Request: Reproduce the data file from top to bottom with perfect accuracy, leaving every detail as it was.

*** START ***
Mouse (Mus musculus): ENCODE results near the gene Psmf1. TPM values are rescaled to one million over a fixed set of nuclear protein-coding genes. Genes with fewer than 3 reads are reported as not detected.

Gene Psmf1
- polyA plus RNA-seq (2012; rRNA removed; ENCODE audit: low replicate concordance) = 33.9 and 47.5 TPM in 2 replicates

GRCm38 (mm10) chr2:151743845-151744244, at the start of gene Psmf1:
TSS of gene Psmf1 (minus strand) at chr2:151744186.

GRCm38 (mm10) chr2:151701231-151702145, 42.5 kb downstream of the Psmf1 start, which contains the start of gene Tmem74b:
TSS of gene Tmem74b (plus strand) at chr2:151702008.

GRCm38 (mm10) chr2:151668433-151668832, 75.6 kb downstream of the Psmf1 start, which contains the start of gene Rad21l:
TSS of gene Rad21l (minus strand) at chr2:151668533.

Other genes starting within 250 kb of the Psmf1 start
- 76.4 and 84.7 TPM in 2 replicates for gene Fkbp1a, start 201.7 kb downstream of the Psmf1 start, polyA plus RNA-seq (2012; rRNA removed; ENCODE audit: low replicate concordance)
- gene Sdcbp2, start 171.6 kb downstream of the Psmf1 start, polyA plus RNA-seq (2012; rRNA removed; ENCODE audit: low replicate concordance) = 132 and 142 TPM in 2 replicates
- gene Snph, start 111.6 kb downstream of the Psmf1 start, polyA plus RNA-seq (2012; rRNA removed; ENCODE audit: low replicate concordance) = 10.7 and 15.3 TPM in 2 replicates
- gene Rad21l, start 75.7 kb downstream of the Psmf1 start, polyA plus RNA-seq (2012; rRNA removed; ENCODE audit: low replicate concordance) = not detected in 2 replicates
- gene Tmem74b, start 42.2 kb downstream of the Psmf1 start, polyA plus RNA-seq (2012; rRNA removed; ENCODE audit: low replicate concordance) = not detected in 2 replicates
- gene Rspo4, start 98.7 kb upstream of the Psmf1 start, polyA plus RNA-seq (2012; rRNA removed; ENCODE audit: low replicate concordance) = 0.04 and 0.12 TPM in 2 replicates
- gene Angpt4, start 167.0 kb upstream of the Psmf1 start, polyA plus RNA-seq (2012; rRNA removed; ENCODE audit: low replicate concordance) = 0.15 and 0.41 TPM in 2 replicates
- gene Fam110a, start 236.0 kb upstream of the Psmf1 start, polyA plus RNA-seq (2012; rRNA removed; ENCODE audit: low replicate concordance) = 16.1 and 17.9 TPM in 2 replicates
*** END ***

Mouse (Mus musculus): ENCODE results near the gene Psmf1. TPM values are rescaled to one million over a fixed set of nuclear protein-coding genes. Genes with fewer than 3 reads are reported as not detected.

Gene Psmf1
- polyA plus RNA-seq (2012; rRNA removed; ENCODE audit: low replicate concordance) = 33.9 and 47.5 TPM in 2 replicates

GRCm38 (mm10) chr2:151743845-151744244, at the start of gene Psmf1:
TSS of gene Psmf1 (minus strand) at chr2:151744186.

GRCm38 (mm10) chr2:151701231-151702145, 42.5 kb downstream of the Psmf1 start, which contains the start of gene Tmem74b:
TSS of gene Tmem74b (plus strand) at chr2:151702008.

GRCm38 (mm10) chr2:151668433-151668832, 75.6 kb downstream of the Psmf1 start, which contains the start of gene Rad21l:
TSS of gene Rad21l (minus strand) at chr2:151668533.

Other genes starting within 250 kb of the Psmf1 start
- 76.4 and 84.7 TPM in 2 replicates for gene Fkbp1a, start 201.7 kb downstream of the Psmf1 start, polyA plus RNA-seq (2012; rRNA removed; ENCODE audit: low replicate concordance)
- gene Sdcbp2, start 171.6 kb downstream of the Psmf1 start, polyA plus RNA-seq (2012; rRNA removed; ENCODE audit: low replicate concordance) = 132 and 142 TPM in 2 replicates
- gene Snph, start 111.6 kb downstream of the Psmf1 start, polyA plus RNA-seq (2012; rRNA removed; ENCODE audit: low replicate concordance) = 10.7 and 15.3 TPM in 2 replicates
- gene Rad21l, start 75.7 kb downstream of the Psmf1 start, polyA plus RNA-seq (2012; rRNA removed; ENCODE audit: low replicate concordance) = not detected in 2 replicates
- gene Tmem74b, start 42.2 kb downstream of the Psmf1 start, polyA plus RNA-seq (2012; rRNA removed; ENCODE audit: low replicate concordance) = not detected in 2 replicates
- gene Rspo4, start 98.7 kb upstream of the Psmf1 start, polyA plus RNA-seq (2012; rRNA removed; ENCODE audit: low replicate concordance) = 0.04 and 0.12 TPM in 2 replicates
- gene Angpt4, start 167.0 kb upstream of the Psmf1 start, polyA plus RNA-seq (2012; rRNA removed; ENCODE audit: low replicate concordance) = 0.15 and 0.41 TPM in 2 replicates
- gene Fam110a, start 236.0 kb upstream of the Psmf1 start, polyA plus RNA-seq (2012; rRNA removed; ENCODE audit: low replicate concordance) = 16.1 and 17.9 TPM in 2 replicates